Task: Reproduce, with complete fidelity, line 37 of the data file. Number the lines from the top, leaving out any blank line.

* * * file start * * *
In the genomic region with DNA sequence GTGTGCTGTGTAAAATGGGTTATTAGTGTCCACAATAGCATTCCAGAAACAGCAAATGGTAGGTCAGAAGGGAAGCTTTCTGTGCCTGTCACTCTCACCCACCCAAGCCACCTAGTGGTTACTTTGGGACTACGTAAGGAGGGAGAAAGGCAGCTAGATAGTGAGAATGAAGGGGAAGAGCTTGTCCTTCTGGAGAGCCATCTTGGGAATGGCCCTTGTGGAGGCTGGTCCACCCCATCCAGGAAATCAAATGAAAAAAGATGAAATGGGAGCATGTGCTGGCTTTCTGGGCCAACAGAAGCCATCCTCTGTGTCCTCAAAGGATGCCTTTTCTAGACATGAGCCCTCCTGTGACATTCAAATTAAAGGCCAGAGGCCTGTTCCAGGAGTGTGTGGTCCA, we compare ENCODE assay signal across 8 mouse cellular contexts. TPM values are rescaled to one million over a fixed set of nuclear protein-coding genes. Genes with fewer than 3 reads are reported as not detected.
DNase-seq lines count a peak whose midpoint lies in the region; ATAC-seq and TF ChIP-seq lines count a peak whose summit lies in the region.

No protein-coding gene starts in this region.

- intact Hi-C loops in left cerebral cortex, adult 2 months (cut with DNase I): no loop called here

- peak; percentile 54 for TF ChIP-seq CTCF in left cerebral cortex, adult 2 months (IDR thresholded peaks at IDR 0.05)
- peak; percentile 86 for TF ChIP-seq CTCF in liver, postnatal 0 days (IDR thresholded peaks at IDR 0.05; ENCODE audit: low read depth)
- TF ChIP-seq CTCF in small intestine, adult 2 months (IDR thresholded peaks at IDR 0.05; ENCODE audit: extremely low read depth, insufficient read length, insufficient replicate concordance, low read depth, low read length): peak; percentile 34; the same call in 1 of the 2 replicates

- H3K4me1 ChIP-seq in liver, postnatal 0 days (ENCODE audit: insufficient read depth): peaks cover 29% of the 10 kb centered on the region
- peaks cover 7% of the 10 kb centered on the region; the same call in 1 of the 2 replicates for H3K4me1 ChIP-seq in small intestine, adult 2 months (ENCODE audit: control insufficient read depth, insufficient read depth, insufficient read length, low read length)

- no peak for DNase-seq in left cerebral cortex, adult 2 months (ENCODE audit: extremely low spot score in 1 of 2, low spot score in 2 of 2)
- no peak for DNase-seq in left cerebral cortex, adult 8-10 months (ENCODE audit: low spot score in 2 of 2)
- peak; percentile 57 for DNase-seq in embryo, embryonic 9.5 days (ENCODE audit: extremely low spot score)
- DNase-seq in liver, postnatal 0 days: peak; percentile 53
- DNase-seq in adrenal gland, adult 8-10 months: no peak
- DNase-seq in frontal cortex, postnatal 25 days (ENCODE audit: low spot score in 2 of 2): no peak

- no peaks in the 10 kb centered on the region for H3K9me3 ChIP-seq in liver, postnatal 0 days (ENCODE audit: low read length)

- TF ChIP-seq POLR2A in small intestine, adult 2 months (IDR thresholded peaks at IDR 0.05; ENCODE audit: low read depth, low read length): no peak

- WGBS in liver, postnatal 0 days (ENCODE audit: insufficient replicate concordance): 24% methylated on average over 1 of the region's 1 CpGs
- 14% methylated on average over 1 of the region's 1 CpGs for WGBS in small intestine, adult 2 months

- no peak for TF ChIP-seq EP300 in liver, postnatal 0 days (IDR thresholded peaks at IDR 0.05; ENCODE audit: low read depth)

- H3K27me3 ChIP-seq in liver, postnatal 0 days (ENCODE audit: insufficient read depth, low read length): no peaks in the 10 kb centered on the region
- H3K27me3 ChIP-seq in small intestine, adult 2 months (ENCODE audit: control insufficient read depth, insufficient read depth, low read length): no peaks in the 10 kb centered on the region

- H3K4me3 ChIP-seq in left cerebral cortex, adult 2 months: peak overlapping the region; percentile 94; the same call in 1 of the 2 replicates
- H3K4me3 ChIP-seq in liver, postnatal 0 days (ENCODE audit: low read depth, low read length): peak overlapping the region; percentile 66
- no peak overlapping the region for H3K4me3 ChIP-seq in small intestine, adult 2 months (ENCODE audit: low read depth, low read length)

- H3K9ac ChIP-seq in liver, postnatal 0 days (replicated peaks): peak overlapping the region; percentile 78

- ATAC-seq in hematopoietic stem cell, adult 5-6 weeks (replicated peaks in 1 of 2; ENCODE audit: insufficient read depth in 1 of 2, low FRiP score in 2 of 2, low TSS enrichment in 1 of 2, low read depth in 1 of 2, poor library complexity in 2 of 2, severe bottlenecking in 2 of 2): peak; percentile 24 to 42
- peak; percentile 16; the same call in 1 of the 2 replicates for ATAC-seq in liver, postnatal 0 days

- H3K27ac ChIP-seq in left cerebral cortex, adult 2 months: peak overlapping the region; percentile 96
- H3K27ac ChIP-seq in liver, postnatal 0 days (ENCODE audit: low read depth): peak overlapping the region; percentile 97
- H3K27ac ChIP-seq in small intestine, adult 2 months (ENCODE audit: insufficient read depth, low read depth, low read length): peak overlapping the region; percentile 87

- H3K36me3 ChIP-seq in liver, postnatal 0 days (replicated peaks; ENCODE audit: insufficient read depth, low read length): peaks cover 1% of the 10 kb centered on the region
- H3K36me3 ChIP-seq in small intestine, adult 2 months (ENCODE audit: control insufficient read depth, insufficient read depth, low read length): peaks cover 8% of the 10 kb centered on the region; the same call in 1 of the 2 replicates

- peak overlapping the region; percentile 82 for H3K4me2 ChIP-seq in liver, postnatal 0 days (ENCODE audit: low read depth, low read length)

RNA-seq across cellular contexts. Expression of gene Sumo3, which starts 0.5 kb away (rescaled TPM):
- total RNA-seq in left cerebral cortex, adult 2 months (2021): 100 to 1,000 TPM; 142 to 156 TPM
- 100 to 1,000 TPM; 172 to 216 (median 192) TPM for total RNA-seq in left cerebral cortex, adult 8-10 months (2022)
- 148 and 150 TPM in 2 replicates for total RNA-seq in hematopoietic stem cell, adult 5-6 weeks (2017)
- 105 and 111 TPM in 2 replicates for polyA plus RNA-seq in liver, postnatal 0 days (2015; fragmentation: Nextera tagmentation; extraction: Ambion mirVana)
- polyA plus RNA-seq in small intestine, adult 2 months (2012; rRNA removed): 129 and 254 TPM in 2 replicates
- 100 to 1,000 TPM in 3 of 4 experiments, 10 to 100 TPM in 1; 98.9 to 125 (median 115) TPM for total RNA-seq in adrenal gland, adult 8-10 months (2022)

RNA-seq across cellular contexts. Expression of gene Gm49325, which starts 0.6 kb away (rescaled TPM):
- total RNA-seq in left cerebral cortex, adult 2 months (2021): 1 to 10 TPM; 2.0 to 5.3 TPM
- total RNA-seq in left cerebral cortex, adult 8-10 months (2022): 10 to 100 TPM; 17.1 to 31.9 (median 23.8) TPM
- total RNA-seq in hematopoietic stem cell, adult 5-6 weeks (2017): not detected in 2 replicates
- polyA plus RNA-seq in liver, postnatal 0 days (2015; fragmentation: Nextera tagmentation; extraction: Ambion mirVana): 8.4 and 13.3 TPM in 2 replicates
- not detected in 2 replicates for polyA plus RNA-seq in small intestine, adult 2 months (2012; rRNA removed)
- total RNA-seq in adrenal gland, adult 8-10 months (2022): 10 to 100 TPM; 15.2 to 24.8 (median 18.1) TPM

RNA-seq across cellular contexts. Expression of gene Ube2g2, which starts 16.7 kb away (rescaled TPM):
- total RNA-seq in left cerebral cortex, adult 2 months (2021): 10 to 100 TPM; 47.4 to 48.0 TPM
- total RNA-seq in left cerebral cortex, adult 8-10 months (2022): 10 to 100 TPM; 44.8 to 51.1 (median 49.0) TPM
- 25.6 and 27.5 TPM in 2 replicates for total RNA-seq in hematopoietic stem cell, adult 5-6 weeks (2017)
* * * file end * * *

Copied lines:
- 100 to 1,000 TPM; 172 to 216 (median 192) TPM for total RNA-seq in left cerebral cortex, adult 8-10 months (2022)